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musicboater

2 reviews in total 
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8 out of 8 people found the following review useful:
It has much promise..., 25 September 2005

But it ultimately fails to deliver.

(There are some very small spoilers in this paragraph; I'm just summarizing the rising action of the film) The film is about a group of colleagues who work for the US government in viral containment (the beginning reminded me a little of a failed attempt to mimic the film "Outbreak"). One of them decides to steal a deadly virus (for reasons seen as the storyline progresses) and threatens the world when he infects himself (this motive is also explained, but not believable). The story is not told completely linear, so many clues are given here and there and MOST of them add up in the end.

This is a difficult review to write, because with a lot of the trash that seems to move around the television today, this film seems like a treasure on the surface, but the cards just don't stack up in the end. The viewer finds the characters confusing and their motives and attitudes seem to mix and match. The stereotypical US Solider, played by Yancy Butler, seems as if she wants to develop her character, but doesn't really. The two best-friend-brother doctors (Morales and Marshall) don't really further their relationship as the one brother's life seems to fall. In addition, references are made that seem as if the story is going to go in one direction, but it never does. Some scenes and the inclusive dialogue are long, drawn out and get boring quickly.

Perhaps worst of all, the viewer is left really bummed down...okay maybe the film had to end this way in order to get "the point" across, but "the point" is broad and vague, and the viewer is still so frustrated with the characters lack of development and overly done dialogue that the point is now pointless.

I can go on and on, but, from my point of view, the script seems to take a good story and just not deliver all that it offers. The cinematography is pretty good, some movements repeat themselves and others don't mix with the action of the actors. The acting is really well-done and if the actors had a better script this could have been a well-made movie. It appears the director tried really hard to make a promising film, but the script was just too weak. Stein had a good story, he should have just had a better screenwriter write the script for him, and Greenblatt should have really looked to cover the holes left open in the story. The film was completely independent, and they tried hard to deliver on the budget they had, but certain elements don't seem believable enough because of the lack-of-funds, but I'm not criticizing because of that, they at least get a good point for the tireless effort.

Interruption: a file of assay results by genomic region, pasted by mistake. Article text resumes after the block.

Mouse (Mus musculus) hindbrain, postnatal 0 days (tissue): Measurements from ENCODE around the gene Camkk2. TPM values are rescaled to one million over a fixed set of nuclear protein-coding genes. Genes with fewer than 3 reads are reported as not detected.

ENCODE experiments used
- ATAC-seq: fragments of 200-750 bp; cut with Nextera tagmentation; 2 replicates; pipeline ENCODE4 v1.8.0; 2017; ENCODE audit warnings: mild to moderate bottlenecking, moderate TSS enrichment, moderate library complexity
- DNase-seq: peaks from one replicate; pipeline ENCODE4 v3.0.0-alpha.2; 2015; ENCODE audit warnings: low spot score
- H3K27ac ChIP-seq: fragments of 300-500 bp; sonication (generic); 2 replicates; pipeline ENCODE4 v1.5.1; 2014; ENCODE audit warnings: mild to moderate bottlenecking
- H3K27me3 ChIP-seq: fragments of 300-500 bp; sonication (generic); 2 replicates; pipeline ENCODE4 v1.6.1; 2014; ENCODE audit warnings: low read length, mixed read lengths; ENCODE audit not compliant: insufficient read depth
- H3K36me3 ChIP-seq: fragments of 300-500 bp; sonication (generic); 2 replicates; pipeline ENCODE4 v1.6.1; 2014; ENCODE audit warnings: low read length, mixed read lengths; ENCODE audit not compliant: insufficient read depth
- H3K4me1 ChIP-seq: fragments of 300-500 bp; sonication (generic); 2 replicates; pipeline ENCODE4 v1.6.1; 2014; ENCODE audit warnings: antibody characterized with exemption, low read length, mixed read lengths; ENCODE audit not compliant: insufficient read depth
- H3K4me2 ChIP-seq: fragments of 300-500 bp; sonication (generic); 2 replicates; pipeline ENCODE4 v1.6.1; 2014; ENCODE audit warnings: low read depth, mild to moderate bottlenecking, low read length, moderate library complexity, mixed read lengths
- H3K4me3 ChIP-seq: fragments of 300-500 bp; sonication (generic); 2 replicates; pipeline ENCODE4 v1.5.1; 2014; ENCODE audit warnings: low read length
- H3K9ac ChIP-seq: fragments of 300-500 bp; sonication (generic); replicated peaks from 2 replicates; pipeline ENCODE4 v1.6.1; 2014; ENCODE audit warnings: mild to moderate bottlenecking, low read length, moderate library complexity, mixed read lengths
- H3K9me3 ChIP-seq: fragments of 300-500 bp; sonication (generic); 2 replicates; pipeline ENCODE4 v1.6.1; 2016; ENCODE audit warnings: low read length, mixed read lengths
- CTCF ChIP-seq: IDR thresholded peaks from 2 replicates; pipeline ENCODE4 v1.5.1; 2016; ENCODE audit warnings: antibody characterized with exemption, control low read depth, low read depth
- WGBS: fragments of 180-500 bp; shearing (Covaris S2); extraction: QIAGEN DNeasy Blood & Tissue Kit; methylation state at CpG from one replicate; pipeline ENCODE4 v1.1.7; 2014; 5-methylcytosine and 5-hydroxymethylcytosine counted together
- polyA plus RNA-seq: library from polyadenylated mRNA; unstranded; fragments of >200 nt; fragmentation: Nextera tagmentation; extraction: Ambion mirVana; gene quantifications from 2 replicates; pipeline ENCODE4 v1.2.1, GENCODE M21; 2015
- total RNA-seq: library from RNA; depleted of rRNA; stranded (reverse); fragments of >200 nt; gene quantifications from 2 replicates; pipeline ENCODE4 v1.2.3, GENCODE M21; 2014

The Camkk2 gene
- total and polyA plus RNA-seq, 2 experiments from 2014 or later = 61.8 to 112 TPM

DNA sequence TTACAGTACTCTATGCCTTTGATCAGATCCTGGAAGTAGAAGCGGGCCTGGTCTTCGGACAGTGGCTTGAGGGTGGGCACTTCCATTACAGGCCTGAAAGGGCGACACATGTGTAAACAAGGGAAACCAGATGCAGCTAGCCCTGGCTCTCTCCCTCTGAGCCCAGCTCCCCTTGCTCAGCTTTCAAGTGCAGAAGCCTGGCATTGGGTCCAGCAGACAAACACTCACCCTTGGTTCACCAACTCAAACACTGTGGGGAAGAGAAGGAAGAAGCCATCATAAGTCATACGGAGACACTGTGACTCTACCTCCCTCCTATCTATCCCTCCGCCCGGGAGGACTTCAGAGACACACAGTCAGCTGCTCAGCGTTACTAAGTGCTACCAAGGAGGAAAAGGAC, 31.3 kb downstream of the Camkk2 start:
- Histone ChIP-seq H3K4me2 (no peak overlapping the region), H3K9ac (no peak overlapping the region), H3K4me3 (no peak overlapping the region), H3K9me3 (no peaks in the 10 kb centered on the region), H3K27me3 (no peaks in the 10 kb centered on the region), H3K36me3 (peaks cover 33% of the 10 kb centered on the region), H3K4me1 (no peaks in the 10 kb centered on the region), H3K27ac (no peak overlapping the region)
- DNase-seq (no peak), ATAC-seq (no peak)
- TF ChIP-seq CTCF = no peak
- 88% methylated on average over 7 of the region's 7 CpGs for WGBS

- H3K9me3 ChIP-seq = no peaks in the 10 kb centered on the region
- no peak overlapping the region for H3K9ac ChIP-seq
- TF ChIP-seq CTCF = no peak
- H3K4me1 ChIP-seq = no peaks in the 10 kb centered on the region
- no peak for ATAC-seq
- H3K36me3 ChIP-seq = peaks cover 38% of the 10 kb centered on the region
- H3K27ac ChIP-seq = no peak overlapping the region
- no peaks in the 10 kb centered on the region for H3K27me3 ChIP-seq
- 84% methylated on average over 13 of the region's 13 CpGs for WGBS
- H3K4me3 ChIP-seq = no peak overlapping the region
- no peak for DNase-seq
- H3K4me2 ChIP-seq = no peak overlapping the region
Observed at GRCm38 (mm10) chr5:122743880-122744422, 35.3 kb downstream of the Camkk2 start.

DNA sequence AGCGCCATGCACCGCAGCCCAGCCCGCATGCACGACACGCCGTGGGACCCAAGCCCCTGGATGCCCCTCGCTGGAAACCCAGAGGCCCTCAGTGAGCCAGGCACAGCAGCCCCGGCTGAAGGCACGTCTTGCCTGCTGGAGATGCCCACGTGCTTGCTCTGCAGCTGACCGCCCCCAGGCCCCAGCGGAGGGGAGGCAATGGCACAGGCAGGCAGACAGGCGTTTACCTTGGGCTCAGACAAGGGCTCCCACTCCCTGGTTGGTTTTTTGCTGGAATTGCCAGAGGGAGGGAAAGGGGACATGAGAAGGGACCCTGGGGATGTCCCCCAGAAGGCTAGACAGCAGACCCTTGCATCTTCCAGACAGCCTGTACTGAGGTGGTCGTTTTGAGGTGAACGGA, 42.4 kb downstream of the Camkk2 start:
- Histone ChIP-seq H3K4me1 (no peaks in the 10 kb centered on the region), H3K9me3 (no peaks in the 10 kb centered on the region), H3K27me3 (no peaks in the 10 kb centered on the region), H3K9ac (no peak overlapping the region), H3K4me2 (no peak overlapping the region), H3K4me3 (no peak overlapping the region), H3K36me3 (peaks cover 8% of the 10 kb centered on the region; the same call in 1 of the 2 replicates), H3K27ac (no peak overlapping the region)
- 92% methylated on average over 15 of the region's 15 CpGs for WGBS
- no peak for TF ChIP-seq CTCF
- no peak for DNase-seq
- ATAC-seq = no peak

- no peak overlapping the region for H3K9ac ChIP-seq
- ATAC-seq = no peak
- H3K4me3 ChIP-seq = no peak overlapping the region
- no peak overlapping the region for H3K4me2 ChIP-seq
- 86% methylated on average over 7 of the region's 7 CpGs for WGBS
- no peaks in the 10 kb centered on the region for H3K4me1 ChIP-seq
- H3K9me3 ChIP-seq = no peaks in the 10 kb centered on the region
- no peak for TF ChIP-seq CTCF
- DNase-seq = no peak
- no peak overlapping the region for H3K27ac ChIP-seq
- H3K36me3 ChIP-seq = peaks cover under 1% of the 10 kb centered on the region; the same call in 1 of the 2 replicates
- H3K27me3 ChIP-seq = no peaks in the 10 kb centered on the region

I try to find a crowd to which I could recommend this, but I can't. The story has good elements, so I can't say that it's utter garbage, but, like I said, it just doesn't deliver. I cannot recommend this film to anyone, sorry...

4/10

The Unspoken Truth (1995) (TV)
5 out of 7 people found the following review useful:
Gets by on a good story, 22 August 2005

This film is was made in 1995 as a television drama for a broadcast network. The film is a made-for-TV-movie and thus has all of the elements that make it a mediocre, predictable, well, television movie. The fact that the story is based (and at times the exact same) on true events that occurred to the Hawkins family is the only real reason the film is worthwhile watching.

Lea Thompson plays Brianne Hawkins, a woman suffering from mental and physical abuse from her family members, particularly her husband, Clay. The plot builds when she and Clay are found guilty of murder and she helps create a story to keep them out of prison...and the rest is history.

Thompson's acting is above average (for a television film), and her portrayal of Brianne is authentic. In addition, the abusive husband Clay, played by James Marshall (who is normally known for easy-going, kind characters) is also above par. Marshall's roles are usually hit-and-miss, although this character is performed quite well. The audience identifies with all of the characters and finds sympathy with Brianne and the Cleary family.

Peter Werner, an old expert at television film, shows us nothing new with the film, but gives us the typical melodrama that comes with a TV film. It seems, during certain scenes, that Werner could add more direction to both the cinematography and the acting, as they seem stale and overused at times. Werner does do a good job, however, instilling some underlying themes in the film, and gives the viewer the chance to think about the situation and reflect upon values and morals.

Mark Snow's music is great in its own right, but at times Werner seems as if he doesn't know when to place it. Overall, however, the jazzy, suspenseful feel Snow gives the audience is acceptable.

I would recommend this film to anyone who has studied the Brianne Hawkins's case, and to anyone who is a fan of Werner, Thompson, or Marshall. Otherwise, this film shows nothing particularly exciting. The fact the story is true--to a certain extent--makes the film worthwhile, but it's not something I recommend people rushing to buy or rent. If you're looking for a two-hour time passer, I'd suggest one give it a shot, but don't prioritize this film above much else.

6/10